Viva Variety (1997–1999)

TV Series  -  Comedy
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Pseudo-European variety show with all the trimmings. Mr. and (the former) Mrs. Laupin and their dimwitted more-American-than-American sidekick Johnny Blue-jeans team up to bring their "... See full summary »

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Title: Viva Variety (1997–1999)

Viva Variety (1997–1999) on IMDb 7.1/10

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1997 | unknown
Nominated for 1 Primetime Emmy. Another 1 nomination. See more awards »


Series cast summary:
 Meredith Laupin (16 episodes, 1997)
 Agatha Laupin (16 episodes, 1997)
 Johnny Blue Jeans (16 episodes, 1997)
Betsy Chang ...
 Swimsuit Squad (13 episodes, 1997)
Jill Nicklaus ...
 Swimsuit Squad (13 episodes, 1997)
Kerri Quinn ...
 Swimsuit Squad (13 episodes, 1997)
 Swimsuit Squad (13 episodes, 1997)


Pseudo-European variety show with all the trimmings. Mr. and (the former) Mrs. Laupin and their dimwitted more-American-than-American sidekick Johnny Blue-jeans team up to bring their "European" show to an American audience with hilarious results. As they say "Viva Variety is as American as French Fries... with mayonnaise and vinegar." Written by Joseph Pranevich <>

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Release Date:

1 April 1997 (USA)  »

Also Known As:

The Mr. and Former Mrs. Laupin Variety Program  »

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Referenced in Tosh.0: Angry Black Preacher (2010) See more »

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User Reviews

Fluffy escapism without the stupidity. I'd say "Sit back and enjoy" if only this treat hadn't been unceremoniously cancelled!
14 June 2000 | by (Fairmont, West Virgina, USA) – See all my reviews

Contortionists who balance on bicycles, a man who puts molten lead in his mouth, a woman who packs herself in a box with dynamite that's about to go boom... these people don't make up a large percentage of the population, but they do exist, they're brave, and they deserve to be seen on television. We have "Viva Variety" to thank for giving these odd eye-poppers a vehicle, and we can thank it even more for giving us clever comedy that actually demonstrates a familiarity with classical Greek theater and the former Soviet labor system.

I welcomed this return to the variety format, however short, and its creators knew that if you're going to do variety in this day & age, you can't play it straight. That would be like making "The Brady Bunch Movie" just as seriously saccharine as the sitcom that inspired it - you'd be laughed out of town. No, you want the folks laughing WITH you, and "Viva" usually succeeded. Ironically, this delightful half-hour spun off from one of the worst sketches on MTV's occasionally hilarious "The State."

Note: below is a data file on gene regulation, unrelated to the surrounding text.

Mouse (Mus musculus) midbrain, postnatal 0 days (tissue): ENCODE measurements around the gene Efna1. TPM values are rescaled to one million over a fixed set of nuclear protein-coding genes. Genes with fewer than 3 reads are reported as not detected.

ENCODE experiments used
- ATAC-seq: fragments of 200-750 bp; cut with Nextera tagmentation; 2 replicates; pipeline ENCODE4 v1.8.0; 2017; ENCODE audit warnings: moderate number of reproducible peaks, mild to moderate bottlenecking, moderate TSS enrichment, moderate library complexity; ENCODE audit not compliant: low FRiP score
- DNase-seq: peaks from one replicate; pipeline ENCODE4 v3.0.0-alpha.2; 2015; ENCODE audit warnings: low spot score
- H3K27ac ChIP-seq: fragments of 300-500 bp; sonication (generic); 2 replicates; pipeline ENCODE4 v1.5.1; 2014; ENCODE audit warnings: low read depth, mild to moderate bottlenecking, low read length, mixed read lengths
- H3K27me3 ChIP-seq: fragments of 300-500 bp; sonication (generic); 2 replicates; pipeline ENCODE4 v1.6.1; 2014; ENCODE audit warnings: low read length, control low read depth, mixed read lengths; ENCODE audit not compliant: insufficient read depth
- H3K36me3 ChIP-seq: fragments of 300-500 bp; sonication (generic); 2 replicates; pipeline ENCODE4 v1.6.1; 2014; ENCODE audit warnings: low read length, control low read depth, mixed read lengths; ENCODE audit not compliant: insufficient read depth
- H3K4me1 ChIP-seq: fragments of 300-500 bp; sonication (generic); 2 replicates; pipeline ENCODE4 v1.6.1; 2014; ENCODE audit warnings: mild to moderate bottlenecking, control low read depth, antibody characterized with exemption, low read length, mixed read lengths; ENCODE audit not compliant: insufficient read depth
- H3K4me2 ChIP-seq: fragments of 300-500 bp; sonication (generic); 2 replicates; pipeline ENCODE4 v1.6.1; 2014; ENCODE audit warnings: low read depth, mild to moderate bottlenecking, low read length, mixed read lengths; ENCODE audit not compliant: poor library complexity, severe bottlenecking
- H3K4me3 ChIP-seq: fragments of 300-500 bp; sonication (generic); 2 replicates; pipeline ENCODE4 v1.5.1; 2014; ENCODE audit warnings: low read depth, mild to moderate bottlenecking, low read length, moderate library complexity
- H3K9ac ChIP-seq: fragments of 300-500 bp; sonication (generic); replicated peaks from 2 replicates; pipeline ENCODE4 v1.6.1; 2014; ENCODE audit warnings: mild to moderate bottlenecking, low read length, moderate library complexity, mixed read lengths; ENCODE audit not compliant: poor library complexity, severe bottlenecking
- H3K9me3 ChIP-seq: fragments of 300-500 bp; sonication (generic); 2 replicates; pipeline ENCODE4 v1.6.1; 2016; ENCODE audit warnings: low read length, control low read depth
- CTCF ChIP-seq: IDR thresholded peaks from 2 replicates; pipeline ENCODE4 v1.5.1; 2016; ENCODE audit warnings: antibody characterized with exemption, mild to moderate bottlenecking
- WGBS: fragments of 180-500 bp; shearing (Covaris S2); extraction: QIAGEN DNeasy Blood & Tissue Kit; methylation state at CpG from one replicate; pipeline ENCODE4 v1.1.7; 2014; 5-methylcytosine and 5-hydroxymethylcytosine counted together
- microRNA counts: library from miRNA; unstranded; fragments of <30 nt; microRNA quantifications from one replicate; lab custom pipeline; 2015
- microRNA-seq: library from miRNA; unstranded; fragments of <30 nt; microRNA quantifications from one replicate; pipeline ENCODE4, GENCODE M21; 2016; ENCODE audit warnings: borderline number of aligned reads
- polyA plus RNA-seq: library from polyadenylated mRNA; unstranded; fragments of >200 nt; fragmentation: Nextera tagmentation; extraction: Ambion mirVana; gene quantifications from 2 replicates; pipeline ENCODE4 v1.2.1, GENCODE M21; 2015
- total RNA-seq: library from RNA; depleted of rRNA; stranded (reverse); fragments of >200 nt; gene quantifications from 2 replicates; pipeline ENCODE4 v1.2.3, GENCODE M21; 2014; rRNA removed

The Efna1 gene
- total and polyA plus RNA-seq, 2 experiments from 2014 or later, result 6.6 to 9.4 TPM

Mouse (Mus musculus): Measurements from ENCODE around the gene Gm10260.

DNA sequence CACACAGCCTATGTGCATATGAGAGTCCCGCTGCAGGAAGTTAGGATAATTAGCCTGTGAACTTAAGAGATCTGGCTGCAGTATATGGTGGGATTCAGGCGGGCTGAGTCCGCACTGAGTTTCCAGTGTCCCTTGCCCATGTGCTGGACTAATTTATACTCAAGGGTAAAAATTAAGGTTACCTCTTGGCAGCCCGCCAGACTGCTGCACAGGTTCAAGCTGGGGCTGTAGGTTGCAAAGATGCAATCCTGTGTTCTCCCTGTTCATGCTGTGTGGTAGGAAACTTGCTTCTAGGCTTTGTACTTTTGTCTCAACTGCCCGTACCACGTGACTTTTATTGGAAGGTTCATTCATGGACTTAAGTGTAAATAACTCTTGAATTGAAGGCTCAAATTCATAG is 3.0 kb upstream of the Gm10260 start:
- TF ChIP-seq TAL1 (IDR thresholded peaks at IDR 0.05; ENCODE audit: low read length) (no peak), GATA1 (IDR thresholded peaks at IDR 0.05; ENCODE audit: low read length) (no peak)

The not-playing-it-straight tactic begins with the talented team of Thomas Lennon and Kerri Kenney, who bicker expertly as the pseudo-suave Eurotrash co-hosts, "Mr. and the former Mrs. Laupin." Michael Ian Black deflty does sidekick duty as Johnny Bluejeans, whose only exposure to American culture before moving here came from our leftover early-'80s exports. Thus he's hopelessly mired in the impression that Pac-Man and "Happy Days" are the very latest in What's Cool - and he's staged whole production numbers to prove it.

And such numbers are the highlight of the show. When Shelley Long guest starred, she and Mr. Laupin (with the help of the "Swimsuit Squad" standbys) professed their love in song for each other's bottoms - but the classy cabaret setting, professional choreography, and inventive lyrics ("His can/Is the kind you write home about... and ON!") kept the segment well above bathroom humor. And that's one of the things I liked best about "Viva": it was cheeky (pun intended) but never mean or scatalogical.

The frequent commercial parodies didn't always work (perhaps because the cast did them right there on the soundstage like in the olden days; they might have allowed themselves pre-recorded ads for the sake of being slicker and funnier). But the game show takeoffs were fun, in part because actual, unsuspecting audience members were called upon to participate. One of the best was a TV trivia quiz where the "real" contestant had a clear advantage in that the other two players were Amish. ("We cannot use the buzzers. They are a sin against God.")

Another high point of "Viva" was that it featured good guest musicians who, like the aforementioned sideshow acts, might not be seen on the mainstream talk shows. The Pizzicato Five performed a bouncy pop song; the fact that it was sung only in Japanese didn't diminish my enjoyment. Eartha Kitt sang a jazzy classic to remind us that old fashioned doesn't necessarily mean old hat.

It's a shame that "Viva" was yanked from the air so soon, especially since the last episode saw the Laupins' splashy (and trashy, but that's their aim) Vegas re-marriage and the Missus's announcement that she was pregnant. It would be fun to see a little Laupin following in mom's kitschy sequin-draped, overly pedicured footsteps.

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